t South in the Territories, and to all further
agitation of the slavery question, lbr any pur
pose whatsoevej
- Who can gresuch reasons for voting the
Deocratiec tacket, ?
FLcia St?,Ltrs.....We must Si abeit
the attontimn of our l eaders to i frete d
pily Ar grerzels, etc., jOst received tL
Bibeear,,i flenjamin. They are iade sipbI
Sit ettanig the beat that can be had. [email protected] ,,*
vOn ripivefed -de spite out strictly mttei p1
pfpPria1'leo....- to) POlsOubCe their 14d Fgetah
Brandy a first-rate aritcle.
r t ' Anry otre baring alxat fiftyshep to di
lr of, cat d a porrnaser by 'ppiYingjs1d
till offi'cV
'i9F un'.er r..j h ".;uri *"nidenbl· naleslw·
'i¶F.'ta mgi.fli 1f bnlirooi4 erruM .
-iW7 ur trt i '..+ 03e ant oIat4R"ap
C- 11 tlf 1, A. B.3
New Livery Stable.
1 .n; ; f. ttfi: L ai· Yig iqla.d a 1dv( 3a) ,Z
,o ti..w, u uiau rh.C (Ferry
it su :^its a .torara puhl.i pat.-yp Isis ,
ii :,;iea 10` at Wh at~aA,l will b"
I r r- FRASh1Ig
Levee Inspector's NotNs.
f T-A l+ MNahianult,,, urn i d 5tmas&r
Yoe are f reynotifcd to t iresof
lenta a.4 C. .j 'aaabt and gaps iný " s.
make, in tr,,mt of )o'lr rlppC:I1 Iellai. I IIr ii N
tant thrw-; o. it, the rentre, as thein t .It..,i'
i£ r. aaunzht, 'iue 1) P. C(AJNEjII
f4 Wes, iaano tnuuyg.. a*p. _Z 18814
fP -ý7ýiJuff111 11aý1aricr.
Y-u ar LYrtL'v n..ti t.o cocks a a
! mene~nK ;ýt the Inai :r zorwer ofthe ~b',w t o
Ca** and tlztrueiiug op i' a dir-ct Ie ts.. a S
rC-M %e. a t q..;.r upper post Corne. > Jed
+ aa-- a I--gr. rm'ad ra r oreaisr.'aa fl a
ar-uaorile "To,-m P. CIi, ay
We.t balto Ro.uge, S'p 28 1WW6I
Pn'therT: Y err f re Parish of Wt auces A",
otic i berech given that the Ausasm -etdi
thne 'ar 1S'.+ ha. beene t me. the adu rsgd1
i put-.-'eI w i'h the lecurder or said pareIs, as uir
t~v 1awJO8EPN MALI
Went Cla'-n Rouge, Octohor 1. 1M6.
Fresh Supplih
1. crinp best l miner lneoaf s.gar ia"
L ,ui5lar- )1a1 Sugar in barrel,
Ideine esp mal ars,
Srer' brLany :un quarter csaks,
o leaeA of one I do.ws,
Amer ac ntbranndyt, and it,
A uorro and lne .ait.
toanoke toaucco, 5'e,
Chiller,' Honey dew,
Goshea botter of t^* P.osebu4 dairy,
tare avor*nrat r,f White wine, too sre"n me.
ry ay,.
Champagne of every brand m quRty,
Plastere rr material. tape Lme. Mastr. C .eas a.
l.asierer's Bair in large quantitils.
Freak Supplies.
r/ E .ube"rtbr- are now reeli~sg teir (dts
J suppled. wh;rh willenatistof a gbsil anrs
meot .f iro.ornec. Winos, Liquors, e.
Th e . ave 'out rerscved and ofIer to thsetdC
to 111,l of ti i.popular (laesader Fle,
21 IRLis Deans Whbisey-marb sa ,,ssig
31 "' Smiths, 'qaj]ly cekbrated,
S0 Boxes Pa!m Soap, -mal l tra,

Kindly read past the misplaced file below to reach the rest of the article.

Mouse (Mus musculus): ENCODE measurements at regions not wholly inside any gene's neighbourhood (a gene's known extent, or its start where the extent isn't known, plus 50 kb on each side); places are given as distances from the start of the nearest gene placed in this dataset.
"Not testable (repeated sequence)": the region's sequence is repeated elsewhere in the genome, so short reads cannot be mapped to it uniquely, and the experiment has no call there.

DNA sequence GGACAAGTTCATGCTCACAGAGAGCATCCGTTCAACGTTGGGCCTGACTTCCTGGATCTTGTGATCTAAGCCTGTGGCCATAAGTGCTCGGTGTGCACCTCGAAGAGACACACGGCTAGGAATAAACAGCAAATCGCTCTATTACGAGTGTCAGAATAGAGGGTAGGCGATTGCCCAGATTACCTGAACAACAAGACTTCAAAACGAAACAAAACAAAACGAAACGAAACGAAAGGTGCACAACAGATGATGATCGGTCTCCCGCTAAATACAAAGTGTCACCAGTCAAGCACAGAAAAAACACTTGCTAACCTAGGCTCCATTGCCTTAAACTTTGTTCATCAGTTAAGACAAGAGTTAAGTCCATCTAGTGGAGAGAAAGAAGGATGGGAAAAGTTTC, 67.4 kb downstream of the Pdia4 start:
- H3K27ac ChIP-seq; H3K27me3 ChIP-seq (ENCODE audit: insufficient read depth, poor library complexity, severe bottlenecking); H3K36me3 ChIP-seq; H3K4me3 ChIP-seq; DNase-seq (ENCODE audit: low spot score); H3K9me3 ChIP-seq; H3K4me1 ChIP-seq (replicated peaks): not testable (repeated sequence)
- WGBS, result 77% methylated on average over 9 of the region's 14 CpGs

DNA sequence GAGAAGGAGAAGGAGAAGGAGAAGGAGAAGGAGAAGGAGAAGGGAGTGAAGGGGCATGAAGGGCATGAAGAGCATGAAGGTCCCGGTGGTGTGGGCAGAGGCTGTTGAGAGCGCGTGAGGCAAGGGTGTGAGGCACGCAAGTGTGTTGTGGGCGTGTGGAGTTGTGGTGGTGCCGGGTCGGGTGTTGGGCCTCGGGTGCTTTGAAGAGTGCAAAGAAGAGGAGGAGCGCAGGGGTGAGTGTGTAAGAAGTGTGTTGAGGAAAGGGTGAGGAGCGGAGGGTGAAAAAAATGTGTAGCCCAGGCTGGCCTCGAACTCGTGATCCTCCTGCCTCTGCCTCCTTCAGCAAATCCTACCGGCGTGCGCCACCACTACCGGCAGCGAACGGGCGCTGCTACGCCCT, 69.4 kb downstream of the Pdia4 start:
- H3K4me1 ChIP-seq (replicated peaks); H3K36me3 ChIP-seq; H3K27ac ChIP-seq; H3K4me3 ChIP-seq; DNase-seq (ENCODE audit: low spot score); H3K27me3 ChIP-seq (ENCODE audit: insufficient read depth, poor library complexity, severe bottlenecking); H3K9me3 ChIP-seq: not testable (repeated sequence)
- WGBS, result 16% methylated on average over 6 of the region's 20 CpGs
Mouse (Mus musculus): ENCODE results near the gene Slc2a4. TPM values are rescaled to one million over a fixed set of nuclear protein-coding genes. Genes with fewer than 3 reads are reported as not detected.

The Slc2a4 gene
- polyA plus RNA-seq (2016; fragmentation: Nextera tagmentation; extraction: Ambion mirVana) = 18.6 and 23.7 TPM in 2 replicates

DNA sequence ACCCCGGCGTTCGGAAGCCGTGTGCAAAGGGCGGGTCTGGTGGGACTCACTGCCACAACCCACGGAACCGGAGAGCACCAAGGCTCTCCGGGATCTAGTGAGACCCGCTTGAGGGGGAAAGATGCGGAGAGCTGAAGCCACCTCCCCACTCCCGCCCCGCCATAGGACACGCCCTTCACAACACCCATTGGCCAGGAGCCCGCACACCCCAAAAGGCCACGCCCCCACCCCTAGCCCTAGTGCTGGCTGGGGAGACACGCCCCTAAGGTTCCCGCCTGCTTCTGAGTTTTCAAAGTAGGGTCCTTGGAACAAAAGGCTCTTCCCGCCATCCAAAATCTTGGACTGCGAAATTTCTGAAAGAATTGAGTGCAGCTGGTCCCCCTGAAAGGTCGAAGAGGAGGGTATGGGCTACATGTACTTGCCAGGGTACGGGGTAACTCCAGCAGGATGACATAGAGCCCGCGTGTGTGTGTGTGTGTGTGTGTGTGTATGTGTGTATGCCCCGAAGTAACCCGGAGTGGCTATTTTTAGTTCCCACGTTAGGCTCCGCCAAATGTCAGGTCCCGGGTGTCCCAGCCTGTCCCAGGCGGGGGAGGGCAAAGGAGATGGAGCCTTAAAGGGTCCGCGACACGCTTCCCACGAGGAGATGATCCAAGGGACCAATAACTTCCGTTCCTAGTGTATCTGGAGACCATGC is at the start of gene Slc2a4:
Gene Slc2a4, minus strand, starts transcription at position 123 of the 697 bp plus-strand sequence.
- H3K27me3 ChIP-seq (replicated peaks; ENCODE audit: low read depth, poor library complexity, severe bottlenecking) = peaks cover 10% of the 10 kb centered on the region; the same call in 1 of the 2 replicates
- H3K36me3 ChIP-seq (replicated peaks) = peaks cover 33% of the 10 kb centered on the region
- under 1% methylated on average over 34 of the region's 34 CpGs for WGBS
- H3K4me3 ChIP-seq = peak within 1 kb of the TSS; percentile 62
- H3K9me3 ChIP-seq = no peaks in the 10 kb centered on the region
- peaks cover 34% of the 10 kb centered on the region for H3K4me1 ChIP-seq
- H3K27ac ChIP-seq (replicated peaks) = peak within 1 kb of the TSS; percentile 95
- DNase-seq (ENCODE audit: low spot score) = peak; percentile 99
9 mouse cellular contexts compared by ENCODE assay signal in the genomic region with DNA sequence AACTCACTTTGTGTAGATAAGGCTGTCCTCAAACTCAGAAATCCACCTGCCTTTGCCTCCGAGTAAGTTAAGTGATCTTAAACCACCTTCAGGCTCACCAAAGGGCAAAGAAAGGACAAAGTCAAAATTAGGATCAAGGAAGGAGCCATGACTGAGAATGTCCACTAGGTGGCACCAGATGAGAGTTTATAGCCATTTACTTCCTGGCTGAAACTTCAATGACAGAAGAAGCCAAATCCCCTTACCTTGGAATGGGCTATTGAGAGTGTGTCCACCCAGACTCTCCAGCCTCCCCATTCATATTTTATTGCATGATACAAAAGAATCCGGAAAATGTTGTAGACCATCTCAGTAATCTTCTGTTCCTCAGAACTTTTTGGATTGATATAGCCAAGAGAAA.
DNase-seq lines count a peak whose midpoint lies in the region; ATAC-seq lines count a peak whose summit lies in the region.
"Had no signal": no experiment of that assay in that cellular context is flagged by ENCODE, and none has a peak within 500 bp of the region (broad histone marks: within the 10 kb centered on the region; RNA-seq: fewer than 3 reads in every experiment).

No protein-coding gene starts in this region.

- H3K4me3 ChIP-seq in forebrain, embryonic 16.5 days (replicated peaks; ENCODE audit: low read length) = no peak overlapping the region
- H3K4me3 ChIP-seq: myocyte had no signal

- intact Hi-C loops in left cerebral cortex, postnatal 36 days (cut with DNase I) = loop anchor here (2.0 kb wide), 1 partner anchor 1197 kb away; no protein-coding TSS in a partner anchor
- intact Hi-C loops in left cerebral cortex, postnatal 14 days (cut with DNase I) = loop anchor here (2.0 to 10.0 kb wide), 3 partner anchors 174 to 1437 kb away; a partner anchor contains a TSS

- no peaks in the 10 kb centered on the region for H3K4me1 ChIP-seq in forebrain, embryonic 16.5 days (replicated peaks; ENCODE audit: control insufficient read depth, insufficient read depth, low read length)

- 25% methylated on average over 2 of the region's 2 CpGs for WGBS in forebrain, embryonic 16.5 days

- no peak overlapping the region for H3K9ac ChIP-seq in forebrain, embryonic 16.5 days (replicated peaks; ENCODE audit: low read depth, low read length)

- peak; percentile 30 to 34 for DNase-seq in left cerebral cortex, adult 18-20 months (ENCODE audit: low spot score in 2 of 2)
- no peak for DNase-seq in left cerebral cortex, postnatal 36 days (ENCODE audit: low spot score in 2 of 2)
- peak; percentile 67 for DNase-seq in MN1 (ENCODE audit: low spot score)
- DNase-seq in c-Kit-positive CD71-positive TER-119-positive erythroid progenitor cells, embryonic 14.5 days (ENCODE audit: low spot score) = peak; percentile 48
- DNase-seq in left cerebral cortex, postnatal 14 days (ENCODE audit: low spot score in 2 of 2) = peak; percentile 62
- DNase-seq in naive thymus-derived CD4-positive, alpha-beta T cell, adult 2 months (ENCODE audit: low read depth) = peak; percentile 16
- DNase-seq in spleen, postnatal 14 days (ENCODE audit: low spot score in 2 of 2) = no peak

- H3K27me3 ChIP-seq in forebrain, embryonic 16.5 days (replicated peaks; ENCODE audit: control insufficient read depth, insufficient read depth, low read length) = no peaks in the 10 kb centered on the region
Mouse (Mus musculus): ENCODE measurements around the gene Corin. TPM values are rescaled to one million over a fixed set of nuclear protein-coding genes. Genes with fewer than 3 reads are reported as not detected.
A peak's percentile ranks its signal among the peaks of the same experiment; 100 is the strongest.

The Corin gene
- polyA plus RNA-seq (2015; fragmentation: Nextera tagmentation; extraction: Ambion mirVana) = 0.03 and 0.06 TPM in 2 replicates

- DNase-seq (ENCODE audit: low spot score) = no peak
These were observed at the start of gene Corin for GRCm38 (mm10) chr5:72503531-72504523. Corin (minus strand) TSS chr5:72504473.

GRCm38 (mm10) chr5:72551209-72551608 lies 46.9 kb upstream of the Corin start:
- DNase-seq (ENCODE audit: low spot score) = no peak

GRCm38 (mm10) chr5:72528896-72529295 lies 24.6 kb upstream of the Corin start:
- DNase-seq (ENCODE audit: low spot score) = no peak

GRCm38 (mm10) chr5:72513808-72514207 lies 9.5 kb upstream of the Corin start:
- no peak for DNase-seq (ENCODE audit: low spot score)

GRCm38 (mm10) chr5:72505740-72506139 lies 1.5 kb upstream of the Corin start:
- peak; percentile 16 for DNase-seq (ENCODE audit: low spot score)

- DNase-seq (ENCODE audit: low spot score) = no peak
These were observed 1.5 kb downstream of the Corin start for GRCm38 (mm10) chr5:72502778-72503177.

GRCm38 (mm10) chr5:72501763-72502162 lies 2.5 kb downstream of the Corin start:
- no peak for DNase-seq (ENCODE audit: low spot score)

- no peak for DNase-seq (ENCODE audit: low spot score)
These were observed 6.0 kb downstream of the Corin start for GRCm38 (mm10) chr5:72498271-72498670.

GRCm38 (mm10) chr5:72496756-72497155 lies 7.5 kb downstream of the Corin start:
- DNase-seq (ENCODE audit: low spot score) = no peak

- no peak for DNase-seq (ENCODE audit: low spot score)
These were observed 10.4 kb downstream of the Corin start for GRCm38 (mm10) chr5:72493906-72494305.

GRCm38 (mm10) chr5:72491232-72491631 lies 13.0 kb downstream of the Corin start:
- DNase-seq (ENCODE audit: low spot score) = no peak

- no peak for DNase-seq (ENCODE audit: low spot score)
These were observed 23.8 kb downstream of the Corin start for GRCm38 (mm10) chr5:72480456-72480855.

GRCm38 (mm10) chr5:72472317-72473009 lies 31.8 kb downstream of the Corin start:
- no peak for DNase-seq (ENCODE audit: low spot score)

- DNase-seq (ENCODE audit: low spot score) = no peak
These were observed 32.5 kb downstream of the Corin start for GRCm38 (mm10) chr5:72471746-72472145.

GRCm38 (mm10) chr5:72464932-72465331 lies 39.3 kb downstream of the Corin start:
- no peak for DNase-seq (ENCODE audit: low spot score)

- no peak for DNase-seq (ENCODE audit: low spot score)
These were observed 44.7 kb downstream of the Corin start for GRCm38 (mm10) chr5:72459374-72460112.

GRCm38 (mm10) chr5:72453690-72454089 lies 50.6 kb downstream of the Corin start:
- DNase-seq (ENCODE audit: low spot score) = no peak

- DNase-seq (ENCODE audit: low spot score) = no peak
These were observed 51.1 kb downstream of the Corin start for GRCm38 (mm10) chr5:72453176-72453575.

300 P'lain rac, Hinms, very choie,
6 Casks low paced S. C. Blae.
Further subplies will be ceostatdlJylamil
their stock .cousklete.
BAR Em &N2I '}U
S udries.
R eceived this Dsy
10 4a.ks Crear ides.
6 I11d. choice Sugar,
5 ig Casks Am. BIrandy
10 t (.o 11i Maroon Whiskey.
bu Rarg. io fofee,
IU ioxr i'Pearl Starch,
' Lime.
1 Oo lble Cape Lame received per fIuer Th.tgL
0J is last night.
W1 ILLRE SOL at the residesee (of Ce1
ROMET'SON. on SLaturday the !! Wefea
at 12 o'clock A. x., a Bay ar-e withshit5ld
about 12 years old, and e Bay Berl O a
bis face. and about 11 ras old-ihkes
lact as strays by Col. A.S.Bo
L. P. Cain and hlenry Grast at 0 each.
J. T. 50.I1 ..
West Baton Rouge, Oct. 18. .-'
ON THE 29th iast., Dr. R. D. Wuflb
years a Teacher in the South, wflJ
HIGH SCHOOL in the balldhing fo
Convent and recently as ]tin Vilctrr
Classics. Scienes, sad modermn LaAAl'
taught by the Principal nad eunaptt 700st
Mrs. Willams will superintend the dMi 1"
Boaders pr session of ten moath.......
Day seholrs per month................a...
Music. Medical Atteeda~c sand Wa.l . .
Oct. 18 lm
New Goods t New 0.+t
SWare Rooms of J. PIPE & .ICO
ment of gooda conEssting in part od
Ekao.sn PLATen Wnr,
Tan Sat, CarTOas, Cans bAM
Teat:, Dom, cM Tit SI4
Fr and PIm Kmvr ,
Socr and GaVLr
SALT and MltUar as
Very rich Foatrc Cars Dnwgam boa;
Ta n
Ornamented and Phlat.
a o'apz lete
COT and rasP D GiLAS WAR
Cann 3us Manu ead Tins ?S
and OaaMR,
Ivoar and BRru HBnaLaWT TA.rt 0 r
k.hisa CA .vans and S9 --4
BRe cad Win ·sat F
P.a o leur asuna, z
Coonro, Faues 5
WooD and W.uWW W As
CSabizs.t zr
EbunaTr M.anooon sad WaUra
HMAoa Top BCawTs ad P :
.or... Tan and Woart Traai
CA.'eDLinc a, Wjinflmom
Sowo., Tzca -TUlil
Boosuro GraUt -EJS
Fotruo, IBisnRo
We have also, afloat and
handsome assortment of WIN W.
large variety of articles to fully
Bloue Furnishing Goodsia every
This stock has been selected wi
of our firm, from the Mlnufacturrs ; a
and we can compete in price and i
tablihment in the South. Comea
ecti J